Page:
Some forestry industry operations in South Africa are currently on land that is under claim. This case study was aimed at identifying the most suitable model for future engagement of communities in forestry with forest land under claim in Mpumalanga. In total, 231 households were purposively sampled at Jessievale (n=100) and Roburna (n=131) where the primary data was collected through interviews and interactions with household heads. In general, 70% of the respondents indicated that they would opt for a settlement model that involves forestry. About 26.8% chose the joint venture model, whereas 18.6% chose the lease agreement model and 19.4% chose at least one of any other forestry settlement model among those that were given.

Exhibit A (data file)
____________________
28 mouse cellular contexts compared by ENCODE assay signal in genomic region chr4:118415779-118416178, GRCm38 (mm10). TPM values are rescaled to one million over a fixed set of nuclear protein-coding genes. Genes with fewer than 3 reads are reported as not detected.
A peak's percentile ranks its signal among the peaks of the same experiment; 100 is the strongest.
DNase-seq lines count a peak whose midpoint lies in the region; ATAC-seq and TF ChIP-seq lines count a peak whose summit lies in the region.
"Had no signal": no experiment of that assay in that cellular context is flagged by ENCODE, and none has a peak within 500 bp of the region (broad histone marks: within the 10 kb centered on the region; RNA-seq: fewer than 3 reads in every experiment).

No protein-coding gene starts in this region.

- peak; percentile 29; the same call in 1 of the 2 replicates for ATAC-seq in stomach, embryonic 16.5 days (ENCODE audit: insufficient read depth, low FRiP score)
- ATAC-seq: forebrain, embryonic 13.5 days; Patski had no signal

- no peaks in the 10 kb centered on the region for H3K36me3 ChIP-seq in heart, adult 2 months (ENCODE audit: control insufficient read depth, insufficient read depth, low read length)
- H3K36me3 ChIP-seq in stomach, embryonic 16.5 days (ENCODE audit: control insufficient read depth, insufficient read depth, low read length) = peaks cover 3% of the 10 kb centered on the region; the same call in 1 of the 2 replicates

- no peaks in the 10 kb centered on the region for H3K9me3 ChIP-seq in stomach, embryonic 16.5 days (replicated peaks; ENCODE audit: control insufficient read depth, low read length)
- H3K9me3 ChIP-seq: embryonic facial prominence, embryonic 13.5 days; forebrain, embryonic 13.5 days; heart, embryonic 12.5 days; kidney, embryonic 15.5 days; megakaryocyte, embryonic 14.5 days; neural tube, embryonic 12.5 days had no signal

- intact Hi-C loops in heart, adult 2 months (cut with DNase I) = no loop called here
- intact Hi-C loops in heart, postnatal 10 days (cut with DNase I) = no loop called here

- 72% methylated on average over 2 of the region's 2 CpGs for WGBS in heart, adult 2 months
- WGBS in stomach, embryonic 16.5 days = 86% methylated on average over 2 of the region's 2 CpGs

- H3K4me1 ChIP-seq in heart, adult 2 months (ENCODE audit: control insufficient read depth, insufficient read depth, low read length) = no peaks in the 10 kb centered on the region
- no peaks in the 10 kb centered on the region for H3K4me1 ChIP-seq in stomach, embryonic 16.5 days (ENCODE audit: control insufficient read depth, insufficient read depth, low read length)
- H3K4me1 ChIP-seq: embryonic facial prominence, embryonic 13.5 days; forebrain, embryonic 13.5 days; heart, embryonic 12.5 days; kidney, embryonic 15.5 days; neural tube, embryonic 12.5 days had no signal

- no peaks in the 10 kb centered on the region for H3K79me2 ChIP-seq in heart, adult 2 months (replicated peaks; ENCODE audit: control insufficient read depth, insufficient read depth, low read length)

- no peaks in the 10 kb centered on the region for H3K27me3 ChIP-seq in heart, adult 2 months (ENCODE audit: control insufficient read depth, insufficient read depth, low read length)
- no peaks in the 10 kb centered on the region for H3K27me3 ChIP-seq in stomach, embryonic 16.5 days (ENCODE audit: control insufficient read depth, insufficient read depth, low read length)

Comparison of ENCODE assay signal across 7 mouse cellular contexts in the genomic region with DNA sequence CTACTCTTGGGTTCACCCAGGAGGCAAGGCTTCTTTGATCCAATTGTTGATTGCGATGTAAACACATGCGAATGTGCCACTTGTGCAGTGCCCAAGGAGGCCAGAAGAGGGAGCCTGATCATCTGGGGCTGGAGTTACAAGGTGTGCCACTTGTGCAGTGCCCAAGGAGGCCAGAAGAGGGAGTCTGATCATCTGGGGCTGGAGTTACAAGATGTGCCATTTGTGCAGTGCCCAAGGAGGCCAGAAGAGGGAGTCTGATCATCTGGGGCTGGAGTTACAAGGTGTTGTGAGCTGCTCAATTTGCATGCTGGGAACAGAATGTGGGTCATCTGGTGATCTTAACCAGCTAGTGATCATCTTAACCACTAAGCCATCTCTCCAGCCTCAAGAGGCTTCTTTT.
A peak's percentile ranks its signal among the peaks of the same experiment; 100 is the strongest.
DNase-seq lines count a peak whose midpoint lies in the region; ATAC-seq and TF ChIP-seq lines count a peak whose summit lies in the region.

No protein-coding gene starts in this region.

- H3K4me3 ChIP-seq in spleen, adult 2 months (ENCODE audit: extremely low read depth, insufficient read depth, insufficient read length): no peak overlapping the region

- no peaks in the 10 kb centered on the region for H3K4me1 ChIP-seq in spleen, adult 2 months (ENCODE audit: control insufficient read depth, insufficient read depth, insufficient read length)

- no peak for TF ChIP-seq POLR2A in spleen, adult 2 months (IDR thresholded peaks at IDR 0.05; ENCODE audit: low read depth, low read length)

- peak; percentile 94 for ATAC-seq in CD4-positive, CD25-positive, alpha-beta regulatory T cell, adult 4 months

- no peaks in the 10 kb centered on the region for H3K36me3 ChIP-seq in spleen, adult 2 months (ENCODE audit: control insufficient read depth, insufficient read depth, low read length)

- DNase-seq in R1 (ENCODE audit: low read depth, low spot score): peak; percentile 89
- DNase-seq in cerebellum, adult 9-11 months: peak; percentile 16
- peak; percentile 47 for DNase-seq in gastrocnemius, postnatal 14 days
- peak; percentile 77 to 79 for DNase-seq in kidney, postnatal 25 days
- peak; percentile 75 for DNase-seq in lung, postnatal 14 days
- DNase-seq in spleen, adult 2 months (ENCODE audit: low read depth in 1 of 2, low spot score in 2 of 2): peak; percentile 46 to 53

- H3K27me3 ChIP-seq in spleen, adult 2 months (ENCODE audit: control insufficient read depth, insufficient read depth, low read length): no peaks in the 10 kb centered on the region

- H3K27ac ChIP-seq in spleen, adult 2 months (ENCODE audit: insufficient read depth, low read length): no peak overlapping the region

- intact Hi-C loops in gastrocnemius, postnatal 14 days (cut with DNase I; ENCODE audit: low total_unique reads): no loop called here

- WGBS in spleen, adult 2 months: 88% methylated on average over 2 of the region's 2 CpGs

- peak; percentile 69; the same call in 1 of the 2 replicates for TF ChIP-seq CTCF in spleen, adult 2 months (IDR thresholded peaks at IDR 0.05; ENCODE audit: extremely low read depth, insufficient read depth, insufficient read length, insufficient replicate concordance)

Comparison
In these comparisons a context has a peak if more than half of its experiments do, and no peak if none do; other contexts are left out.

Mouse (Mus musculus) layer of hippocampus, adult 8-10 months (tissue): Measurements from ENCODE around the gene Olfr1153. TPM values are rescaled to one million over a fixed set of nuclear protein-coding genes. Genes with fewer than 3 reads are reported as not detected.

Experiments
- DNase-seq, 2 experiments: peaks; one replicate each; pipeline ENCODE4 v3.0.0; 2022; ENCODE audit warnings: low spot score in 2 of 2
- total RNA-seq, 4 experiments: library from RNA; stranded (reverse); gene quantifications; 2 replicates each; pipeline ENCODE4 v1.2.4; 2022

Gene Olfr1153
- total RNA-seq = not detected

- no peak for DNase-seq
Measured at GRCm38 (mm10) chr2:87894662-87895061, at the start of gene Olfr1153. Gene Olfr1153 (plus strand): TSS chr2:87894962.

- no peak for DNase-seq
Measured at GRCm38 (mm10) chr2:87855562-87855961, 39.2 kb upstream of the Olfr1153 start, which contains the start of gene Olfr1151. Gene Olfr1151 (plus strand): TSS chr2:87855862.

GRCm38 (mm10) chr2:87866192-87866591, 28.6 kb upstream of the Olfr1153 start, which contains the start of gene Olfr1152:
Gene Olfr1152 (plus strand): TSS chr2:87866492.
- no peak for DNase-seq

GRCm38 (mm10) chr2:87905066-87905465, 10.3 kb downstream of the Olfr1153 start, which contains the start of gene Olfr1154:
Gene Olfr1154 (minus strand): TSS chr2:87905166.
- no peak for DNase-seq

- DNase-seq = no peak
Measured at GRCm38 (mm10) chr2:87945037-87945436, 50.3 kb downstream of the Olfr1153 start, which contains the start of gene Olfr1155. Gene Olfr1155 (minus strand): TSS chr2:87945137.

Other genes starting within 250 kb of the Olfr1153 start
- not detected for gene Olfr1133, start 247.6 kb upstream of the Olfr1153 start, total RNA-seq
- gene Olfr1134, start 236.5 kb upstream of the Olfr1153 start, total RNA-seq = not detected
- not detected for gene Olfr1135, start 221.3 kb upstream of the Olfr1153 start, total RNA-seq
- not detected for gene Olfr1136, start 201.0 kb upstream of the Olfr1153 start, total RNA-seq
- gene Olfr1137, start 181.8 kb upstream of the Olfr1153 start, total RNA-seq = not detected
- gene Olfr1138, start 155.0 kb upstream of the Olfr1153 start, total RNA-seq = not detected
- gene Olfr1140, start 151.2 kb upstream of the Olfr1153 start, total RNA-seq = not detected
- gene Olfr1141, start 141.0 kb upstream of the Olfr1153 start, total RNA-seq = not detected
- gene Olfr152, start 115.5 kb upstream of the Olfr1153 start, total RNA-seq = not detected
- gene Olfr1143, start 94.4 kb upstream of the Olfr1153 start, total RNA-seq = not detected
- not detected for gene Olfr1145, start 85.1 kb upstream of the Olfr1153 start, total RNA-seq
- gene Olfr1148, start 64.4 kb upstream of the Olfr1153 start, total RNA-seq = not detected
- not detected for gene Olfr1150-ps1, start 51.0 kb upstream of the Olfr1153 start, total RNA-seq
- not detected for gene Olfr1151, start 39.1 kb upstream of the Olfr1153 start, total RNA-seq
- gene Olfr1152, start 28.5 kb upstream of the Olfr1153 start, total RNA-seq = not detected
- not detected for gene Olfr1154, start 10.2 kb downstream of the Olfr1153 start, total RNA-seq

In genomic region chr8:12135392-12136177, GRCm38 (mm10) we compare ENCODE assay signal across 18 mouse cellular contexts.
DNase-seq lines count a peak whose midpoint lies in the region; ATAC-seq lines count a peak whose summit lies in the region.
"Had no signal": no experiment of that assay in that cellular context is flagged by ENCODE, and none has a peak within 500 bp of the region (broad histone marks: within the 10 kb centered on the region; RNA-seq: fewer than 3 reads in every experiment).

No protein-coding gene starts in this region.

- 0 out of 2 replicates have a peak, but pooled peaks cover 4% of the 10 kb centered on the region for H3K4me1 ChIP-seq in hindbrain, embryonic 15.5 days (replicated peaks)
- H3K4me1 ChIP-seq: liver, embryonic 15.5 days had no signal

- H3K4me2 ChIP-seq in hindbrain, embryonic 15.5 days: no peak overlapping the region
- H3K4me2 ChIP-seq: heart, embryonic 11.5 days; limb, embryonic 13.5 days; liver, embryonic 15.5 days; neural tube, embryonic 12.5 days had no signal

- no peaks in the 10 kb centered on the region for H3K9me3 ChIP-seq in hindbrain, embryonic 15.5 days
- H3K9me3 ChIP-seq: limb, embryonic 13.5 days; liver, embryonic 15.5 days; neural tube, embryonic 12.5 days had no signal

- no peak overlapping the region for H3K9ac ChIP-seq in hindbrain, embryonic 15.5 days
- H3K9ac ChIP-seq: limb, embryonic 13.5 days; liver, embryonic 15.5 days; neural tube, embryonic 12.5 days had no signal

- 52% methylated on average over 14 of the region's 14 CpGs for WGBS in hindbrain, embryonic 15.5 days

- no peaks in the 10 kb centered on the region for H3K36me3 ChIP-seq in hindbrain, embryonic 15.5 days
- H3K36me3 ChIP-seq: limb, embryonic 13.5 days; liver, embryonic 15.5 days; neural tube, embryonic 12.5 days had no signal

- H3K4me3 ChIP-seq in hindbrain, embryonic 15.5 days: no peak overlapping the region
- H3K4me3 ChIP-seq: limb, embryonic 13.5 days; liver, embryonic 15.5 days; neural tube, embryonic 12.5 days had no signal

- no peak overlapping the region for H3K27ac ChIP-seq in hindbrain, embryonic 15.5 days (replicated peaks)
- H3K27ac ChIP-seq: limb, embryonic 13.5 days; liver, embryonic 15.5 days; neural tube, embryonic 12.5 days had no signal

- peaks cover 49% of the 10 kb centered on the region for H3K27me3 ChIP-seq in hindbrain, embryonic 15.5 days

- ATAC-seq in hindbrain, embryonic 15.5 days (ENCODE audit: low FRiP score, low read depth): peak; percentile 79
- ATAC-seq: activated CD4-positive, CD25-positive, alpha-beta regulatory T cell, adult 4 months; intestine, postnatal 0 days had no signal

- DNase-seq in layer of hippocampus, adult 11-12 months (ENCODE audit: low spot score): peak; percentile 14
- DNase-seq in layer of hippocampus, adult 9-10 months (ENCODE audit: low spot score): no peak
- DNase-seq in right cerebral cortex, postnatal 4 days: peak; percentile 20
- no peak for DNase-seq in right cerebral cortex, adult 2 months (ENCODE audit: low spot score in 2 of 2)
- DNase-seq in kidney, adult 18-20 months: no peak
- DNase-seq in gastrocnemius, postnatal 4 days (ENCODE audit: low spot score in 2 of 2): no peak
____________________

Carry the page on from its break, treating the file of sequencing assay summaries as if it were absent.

The joint venture model was the most preferred due to its ability to transfer the land to the
claimants and to transfer management skills, create jobs and empower communities. In addition, the study showed that age and forestry skills significantly contribute to the choice of a different model. The study also showed that while communities were interested in getting their land back, they are not fully utilizing the small portions of land currently available to them for agriculture and that the demand for land may be driven more by other land use options such as land for expanding new homes and grazing. In conclusion, communities are still interested in forestry as a land use option. However, future forestry models should clearly address land ownership and accommodate other land use options.